Rabbi Ben Hecht

Dr Mike said...

There is a basic right that has been trampled in the rush to political correctness by the secular West: freedom of association. In their desire to create an anti-racist society, they have decided that all people will mix together, whether they want to or not. This policy, however, violates my rights as well which don't seem to count as they are politically incorrect. If I want to sit in a plane amongst men and not have to see women, why don't I have that right? Especially when other flights with mixed seating are equally available?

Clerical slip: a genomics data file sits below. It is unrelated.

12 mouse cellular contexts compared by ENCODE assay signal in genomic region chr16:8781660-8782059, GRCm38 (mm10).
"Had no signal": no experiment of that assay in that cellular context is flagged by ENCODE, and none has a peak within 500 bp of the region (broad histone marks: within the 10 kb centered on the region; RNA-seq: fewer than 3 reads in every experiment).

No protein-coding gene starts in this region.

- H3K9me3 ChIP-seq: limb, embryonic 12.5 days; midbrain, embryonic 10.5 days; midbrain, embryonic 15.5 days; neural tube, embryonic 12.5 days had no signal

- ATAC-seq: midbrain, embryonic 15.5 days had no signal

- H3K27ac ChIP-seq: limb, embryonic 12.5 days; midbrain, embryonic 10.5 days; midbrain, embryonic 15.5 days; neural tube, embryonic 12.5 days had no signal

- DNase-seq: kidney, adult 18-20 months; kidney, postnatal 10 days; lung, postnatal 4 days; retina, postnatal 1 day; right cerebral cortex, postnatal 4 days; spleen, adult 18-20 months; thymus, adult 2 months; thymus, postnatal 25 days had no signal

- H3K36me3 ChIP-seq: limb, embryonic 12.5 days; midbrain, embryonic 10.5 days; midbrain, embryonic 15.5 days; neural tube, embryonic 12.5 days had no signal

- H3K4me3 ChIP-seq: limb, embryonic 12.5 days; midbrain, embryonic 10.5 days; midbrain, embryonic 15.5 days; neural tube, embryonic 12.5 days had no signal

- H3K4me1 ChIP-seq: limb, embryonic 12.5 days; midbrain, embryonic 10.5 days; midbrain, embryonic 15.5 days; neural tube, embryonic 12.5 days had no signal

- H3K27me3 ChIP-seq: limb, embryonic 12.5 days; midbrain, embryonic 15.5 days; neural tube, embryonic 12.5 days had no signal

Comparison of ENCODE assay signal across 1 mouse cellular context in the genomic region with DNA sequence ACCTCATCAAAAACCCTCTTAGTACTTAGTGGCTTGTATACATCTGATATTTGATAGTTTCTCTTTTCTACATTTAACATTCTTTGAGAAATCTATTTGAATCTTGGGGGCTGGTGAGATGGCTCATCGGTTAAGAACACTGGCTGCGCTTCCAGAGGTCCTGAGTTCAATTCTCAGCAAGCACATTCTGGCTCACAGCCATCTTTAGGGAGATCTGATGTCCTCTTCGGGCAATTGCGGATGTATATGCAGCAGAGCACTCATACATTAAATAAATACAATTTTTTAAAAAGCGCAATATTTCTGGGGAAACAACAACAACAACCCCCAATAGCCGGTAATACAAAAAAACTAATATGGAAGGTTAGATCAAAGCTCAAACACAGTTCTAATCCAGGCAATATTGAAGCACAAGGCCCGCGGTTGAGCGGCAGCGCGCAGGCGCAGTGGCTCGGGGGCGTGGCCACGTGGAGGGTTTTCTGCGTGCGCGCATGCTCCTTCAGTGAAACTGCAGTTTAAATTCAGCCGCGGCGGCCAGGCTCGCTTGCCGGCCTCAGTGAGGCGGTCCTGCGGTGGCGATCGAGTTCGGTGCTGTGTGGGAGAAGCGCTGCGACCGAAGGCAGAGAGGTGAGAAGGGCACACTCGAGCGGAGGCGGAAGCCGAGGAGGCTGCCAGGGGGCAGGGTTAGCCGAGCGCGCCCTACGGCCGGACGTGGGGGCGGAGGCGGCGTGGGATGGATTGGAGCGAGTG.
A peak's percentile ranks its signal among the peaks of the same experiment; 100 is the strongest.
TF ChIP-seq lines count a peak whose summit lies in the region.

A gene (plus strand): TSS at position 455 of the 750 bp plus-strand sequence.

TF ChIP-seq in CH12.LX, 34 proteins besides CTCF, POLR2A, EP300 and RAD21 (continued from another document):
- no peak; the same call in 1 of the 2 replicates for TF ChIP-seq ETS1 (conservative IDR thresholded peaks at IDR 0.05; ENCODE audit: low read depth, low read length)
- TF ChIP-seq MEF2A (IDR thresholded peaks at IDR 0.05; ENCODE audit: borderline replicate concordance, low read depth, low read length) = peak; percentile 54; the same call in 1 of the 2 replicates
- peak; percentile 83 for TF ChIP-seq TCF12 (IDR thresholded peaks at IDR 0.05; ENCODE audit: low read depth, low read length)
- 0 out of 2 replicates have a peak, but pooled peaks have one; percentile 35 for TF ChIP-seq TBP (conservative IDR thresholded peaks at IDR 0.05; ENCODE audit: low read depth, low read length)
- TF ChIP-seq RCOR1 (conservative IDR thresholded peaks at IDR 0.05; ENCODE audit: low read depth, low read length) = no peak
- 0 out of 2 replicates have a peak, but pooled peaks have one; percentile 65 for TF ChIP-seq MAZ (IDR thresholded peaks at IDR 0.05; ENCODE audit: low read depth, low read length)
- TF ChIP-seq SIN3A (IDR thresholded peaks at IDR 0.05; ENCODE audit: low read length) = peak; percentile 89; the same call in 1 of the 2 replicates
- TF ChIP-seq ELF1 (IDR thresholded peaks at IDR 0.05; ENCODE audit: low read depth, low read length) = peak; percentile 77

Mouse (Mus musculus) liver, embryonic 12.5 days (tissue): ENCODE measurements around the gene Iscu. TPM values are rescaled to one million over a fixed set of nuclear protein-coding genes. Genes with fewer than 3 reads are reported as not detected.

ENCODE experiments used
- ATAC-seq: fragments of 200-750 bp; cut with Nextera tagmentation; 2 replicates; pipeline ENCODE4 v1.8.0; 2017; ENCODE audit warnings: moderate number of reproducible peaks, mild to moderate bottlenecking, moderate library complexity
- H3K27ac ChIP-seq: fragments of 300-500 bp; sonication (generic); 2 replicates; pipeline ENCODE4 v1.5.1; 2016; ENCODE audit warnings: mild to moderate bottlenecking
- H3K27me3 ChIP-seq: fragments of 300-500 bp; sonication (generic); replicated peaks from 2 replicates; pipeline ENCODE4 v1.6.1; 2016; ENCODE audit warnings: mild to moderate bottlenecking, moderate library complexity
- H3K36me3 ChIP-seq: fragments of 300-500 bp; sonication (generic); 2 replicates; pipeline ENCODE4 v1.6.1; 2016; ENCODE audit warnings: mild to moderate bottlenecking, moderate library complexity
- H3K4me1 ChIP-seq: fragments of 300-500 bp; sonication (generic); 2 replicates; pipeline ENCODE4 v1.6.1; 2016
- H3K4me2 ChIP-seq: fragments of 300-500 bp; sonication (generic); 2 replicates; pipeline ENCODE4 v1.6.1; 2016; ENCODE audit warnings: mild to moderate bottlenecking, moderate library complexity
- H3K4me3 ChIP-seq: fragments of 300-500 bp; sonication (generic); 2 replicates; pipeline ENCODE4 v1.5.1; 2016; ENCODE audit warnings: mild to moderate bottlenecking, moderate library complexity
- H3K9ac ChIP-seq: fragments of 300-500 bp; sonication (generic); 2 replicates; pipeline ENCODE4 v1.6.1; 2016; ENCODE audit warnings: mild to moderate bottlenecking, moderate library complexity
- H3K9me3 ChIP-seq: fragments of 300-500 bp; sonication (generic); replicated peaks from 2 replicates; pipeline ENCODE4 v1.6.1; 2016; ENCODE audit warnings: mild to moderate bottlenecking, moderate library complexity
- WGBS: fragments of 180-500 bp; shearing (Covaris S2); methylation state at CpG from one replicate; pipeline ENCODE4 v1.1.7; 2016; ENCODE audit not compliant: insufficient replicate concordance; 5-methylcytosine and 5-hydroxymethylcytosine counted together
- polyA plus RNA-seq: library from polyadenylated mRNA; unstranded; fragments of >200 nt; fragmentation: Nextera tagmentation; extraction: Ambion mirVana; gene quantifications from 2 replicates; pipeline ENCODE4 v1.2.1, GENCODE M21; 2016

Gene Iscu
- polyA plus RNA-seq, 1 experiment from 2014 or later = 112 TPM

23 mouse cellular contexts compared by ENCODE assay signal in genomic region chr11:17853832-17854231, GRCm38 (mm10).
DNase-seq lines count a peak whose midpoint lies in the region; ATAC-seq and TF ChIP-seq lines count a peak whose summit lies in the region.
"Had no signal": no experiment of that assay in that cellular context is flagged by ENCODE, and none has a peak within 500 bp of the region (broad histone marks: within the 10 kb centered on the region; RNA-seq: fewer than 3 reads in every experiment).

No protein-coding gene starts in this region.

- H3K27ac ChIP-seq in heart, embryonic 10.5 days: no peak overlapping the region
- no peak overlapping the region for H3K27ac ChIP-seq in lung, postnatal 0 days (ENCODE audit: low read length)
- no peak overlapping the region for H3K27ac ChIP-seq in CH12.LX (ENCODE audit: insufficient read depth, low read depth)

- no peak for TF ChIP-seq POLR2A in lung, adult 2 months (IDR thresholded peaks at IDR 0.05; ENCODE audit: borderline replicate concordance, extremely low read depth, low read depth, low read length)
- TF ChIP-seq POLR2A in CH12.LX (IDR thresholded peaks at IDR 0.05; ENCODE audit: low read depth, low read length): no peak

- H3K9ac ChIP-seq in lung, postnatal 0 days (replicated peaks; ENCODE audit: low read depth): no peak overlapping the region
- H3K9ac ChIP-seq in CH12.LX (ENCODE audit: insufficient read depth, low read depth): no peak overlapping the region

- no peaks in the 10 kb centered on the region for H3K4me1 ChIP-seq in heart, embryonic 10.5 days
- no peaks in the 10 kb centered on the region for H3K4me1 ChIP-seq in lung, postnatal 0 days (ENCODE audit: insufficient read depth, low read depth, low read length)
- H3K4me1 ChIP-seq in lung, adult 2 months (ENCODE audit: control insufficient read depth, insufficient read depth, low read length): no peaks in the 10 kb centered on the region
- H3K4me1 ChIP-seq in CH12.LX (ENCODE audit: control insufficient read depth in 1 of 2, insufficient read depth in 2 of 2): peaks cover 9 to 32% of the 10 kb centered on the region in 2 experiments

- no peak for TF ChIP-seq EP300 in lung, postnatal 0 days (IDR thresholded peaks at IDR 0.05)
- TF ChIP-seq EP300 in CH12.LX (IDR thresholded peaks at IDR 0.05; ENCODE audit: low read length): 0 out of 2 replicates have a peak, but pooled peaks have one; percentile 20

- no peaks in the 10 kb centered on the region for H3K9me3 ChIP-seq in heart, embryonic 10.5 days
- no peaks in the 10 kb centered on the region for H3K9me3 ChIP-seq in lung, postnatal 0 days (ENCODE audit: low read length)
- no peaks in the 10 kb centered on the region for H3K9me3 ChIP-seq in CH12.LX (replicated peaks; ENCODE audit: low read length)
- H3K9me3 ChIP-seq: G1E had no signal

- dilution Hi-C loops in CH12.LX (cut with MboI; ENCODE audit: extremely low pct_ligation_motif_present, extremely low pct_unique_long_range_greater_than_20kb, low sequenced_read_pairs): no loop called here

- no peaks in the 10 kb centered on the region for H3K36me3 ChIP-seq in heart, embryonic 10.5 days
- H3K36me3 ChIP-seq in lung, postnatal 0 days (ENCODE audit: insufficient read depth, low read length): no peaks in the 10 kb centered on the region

It is also hypocritical as most of these Reformers also support the concept of women's-only health clubs and blacks-only schools. It's not about discrimination but about targeting certain values and denying their basic rights while allowing other groups those same odious rights.